Why is That there? by Mickey Hoffman

Writers are sometimes asked about scenes or character actions, but in the world of visual art the questions never end. We’ve all been in an art museum where we overheard someone say, “I don’t like this modern art stuff, it makes no sense to me.” Sometimes the wall label or the catalogs have what the experts think are explanations. My very favorite label said, “Chariot fitting.” I have never figured that one out.

But do artists have to explain their work? Is it necessary for someone to read books about a writer’s life to enjoy or understand their work? Will a biography or an art historian’s research actually tell you how a creative person thought and felt?

I think most of the time only the creator knows and at times, we don’t even really know ourselves. And, to be honest, I don’t think it should matter to the reader or the viewer. I give the following example.

I took this photo in the Yun gang caves in Inner Mongolia.  The art inside the caves was begun around 400 AD by Buddhist monks who walked there from India. I used the above image in the etching below:

So you’re looking now and you might be thinking, “What the ?? Why are these images together?” I see there are many possible ways to interpret my etching. Perhaps it’s something about modernization. Or maybe it’s about the copy cat clothing in China of the 1980s counterposed with  repetition in the artistic shapes? Or could it be a statement about how culture traveled on foot in 400 AD but is now transmitted quickly by road, internet, etc. Do I really have to explain? Can’t you get whatever meaning you wish to get and be content? Either you like it or you don’t.

People also ask me, “Why did you write School of Lies? What made you pick the subject matter in Deadly Traffic? Do I have to answer that as well? I’m tired, folks. Tired. Please enjoy art and use it as a stepping stone for your own thoughts, your own creativity.

By the way, if you ‘d like to guess what brought me to create that etching, feel free. If you’re correct, I will let you know. And if you’re a writer, are you tired of explaining or do you think you owe it to the readers? Do they need the explanations?

Mickey Hoffman is the author of the above mystery novels. Visit her website at www.mickeyhoffman.com


Filed under Travel, writing

7 responses to “Why is That there? by Mickey Hoffman

  1. Rod Marsden

    I once asked an artist about Blue Poles. It is a painting as famous as it is infamous and it resides in the Sydney opera house. Me? I think it is just so many swirls and splotches. It might make good wallpaper design but that’s about it. My artist friend said it was a masterpiece because not even the artist who did it could possible do it again in the exact same way. Well, it has more than doubled in price since it was first purchased from America way back in the ’70s so I suppose that says something. I like Paul Klee’s neo-primitive art but only in color. Does a painting or a drawing need to mean something? Well I would say it either needs to mean something or to convey some kind of emotion for it to be on the cover of a book. My thoughts at any rate.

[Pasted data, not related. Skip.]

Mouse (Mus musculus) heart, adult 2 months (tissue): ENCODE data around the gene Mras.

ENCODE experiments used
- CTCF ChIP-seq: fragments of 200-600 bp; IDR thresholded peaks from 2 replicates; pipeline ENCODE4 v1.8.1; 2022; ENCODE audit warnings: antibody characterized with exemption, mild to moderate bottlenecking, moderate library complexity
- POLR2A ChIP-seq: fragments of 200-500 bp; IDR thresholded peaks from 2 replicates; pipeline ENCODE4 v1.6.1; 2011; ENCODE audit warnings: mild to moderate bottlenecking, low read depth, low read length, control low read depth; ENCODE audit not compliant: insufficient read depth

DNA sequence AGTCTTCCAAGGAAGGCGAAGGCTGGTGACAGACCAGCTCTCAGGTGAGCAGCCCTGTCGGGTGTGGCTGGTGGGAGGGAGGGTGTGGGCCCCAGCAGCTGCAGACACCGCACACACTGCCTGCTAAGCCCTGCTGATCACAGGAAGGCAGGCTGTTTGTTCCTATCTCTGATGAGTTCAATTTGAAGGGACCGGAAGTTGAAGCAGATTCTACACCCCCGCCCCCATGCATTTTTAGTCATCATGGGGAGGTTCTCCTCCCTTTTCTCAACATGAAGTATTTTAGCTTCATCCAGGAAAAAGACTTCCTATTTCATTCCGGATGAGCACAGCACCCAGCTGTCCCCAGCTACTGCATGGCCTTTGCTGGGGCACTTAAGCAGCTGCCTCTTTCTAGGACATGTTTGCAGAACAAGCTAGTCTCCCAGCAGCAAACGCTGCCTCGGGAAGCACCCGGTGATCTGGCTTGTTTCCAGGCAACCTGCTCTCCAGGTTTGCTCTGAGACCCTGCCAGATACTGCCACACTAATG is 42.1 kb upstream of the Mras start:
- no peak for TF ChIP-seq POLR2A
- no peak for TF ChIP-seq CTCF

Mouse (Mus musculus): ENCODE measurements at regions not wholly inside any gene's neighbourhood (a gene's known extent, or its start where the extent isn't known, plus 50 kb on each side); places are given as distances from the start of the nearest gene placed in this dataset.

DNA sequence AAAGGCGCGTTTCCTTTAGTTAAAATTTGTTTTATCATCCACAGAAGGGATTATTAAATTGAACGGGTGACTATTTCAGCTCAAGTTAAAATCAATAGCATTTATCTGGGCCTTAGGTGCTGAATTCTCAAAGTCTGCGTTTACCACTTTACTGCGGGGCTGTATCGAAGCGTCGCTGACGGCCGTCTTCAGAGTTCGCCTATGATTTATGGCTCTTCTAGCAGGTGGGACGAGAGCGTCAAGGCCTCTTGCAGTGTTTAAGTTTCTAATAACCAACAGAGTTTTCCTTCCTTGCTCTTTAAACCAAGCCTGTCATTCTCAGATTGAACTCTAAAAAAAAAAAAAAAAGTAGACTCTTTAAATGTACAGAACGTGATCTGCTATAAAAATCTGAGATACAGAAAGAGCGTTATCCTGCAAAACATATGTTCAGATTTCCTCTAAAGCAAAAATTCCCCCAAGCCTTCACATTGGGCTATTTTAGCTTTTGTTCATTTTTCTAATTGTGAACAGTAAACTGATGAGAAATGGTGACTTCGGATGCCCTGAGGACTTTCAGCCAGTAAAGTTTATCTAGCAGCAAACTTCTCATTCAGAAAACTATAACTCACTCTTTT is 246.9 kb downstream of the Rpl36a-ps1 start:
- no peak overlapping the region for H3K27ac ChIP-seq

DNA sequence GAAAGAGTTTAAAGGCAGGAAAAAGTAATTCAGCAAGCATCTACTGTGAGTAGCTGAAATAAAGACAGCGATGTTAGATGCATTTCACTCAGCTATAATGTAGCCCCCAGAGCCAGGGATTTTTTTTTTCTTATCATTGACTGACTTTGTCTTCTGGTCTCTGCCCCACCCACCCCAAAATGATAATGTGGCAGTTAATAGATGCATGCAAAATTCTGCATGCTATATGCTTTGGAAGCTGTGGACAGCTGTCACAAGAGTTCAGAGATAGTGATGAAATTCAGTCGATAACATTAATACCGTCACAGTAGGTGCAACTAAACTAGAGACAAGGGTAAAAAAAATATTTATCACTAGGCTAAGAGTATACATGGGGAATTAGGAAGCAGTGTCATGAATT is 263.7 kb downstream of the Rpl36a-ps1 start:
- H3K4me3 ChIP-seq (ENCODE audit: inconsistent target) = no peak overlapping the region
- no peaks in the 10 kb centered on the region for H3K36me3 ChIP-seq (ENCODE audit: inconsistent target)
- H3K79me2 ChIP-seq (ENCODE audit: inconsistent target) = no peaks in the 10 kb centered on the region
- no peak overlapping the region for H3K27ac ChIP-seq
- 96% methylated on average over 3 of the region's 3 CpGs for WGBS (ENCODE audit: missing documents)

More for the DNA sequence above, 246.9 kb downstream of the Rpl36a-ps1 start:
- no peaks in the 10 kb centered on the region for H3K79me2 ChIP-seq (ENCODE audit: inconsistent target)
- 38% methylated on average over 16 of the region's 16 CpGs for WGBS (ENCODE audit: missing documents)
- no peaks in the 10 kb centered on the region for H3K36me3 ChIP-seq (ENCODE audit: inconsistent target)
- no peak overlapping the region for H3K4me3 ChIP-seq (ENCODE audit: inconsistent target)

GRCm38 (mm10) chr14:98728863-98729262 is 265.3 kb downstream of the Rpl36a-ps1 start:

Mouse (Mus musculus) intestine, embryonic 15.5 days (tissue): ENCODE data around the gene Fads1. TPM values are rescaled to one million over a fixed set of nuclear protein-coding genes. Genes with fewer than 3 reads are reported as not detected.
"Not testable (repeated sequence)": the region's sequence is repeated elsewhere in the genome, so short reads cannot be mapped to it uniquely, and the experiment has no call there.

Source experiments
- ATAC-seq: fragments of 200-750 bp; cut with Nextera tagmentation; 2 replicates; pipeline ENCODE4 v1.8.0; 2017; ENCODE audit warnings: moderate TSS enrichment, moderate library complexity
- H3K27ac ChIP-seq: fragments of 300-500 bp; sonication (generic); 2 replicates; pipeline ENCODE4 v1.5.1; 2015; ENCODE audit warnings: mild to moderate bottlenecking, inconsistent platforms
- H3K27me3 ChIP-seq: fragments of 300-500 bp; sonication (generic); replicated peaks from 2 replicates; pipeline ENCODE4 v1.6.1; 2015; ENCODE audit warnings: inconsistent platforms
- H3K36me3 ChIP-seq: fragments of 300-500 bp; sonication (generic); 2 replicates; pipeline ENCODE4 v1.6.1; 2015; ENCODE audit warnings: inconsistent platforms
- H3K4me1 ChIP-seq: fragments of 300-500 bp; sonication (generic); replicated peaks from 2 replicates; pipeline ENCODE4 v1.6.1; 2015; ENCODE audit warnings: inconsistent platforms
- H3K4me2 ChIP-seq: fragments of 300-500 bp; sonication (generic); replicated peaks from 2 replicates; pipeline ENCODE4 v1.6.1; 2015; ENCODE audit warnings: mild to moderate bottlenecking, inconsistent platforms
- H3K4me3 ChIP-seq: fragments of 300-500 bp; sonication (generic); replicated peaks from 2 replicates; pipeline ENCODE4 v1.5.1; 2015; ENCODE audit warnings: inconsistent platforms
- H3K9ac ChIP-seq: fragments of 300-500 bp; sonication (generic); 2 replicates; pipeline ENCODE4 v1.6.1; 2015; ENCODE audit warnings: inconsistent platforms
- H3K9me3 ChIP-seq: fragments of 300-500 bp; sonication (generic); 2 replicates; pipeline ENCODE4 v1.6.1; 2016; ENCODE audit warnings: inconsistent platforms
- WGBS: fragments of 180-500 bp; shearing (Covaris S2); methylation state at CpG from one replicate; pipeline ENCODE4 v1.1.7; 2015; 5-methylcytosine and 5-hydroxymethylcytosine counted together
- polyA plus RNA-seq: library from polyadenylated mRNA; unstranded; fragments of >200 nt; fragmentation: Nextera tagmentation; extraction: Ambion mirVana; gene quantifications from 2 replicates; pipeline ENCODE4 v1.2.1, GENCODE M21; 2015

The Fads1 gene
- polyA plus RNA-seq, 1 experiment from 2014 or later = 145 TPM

2. I like the analogy of writing and art. Seems like part of the joy is that readers and viewers both bring and find something of their own.

  3. You make good points, Mickey. I never cared who authors were (except as a means of finding similar stories), why they wrote what they did, or if the books had any meaning other than that which I brought to them. I used to enjoy reading so much more when I saw books as something separate from the author, something that existed in its own right. Then the publishers started putting the author’s name above the title, the author became more important than the work, and books were demoted from art to commodity.

  4. I’ve seen abstract paintings that grab me and many that don’t. What they “mean” to me is probably different from what the same thing would mean to you. That is what makes creativity so interesting. We make something and it communicates a whole range of things on visual, emotional and intellectual levels. We still look at art made centuries ago, read books written centuries ago. What we see now is different from what people saw then.

    Someone gave me an “annotated” Alice in Wonderland once. I never read it. Did I have to know the math puzzles behind Lewis Carroll’s writing? An art history teacher once announced to our class that Picasso did a whole batch of paintings in brown because he’d just visited the south of France. I guess you can make up whatever you like and if you have some credentials, people will accept it as the truth.

  5. Pingback: Who Gets to Define What is Art? « Bertram's Blog

  6. Yes, I frequently get asked why I write what I do. My sister is one that would love to know the math puzzles behind Lewis Carroll’s writing. Not me. I like investigating, but not that kind.

    You’re etching is wonderful. My first thought was the cat is the mirror image of the statue.

  7. Rod Marsden

    I reread the two Alice books recently and I found them inspiring even though, admittedly, I hated math when I was a kid and, as an adult, only have a grudging respect for it. I have seen the illustrations of the original Alice books. They were pretty wild for their day.

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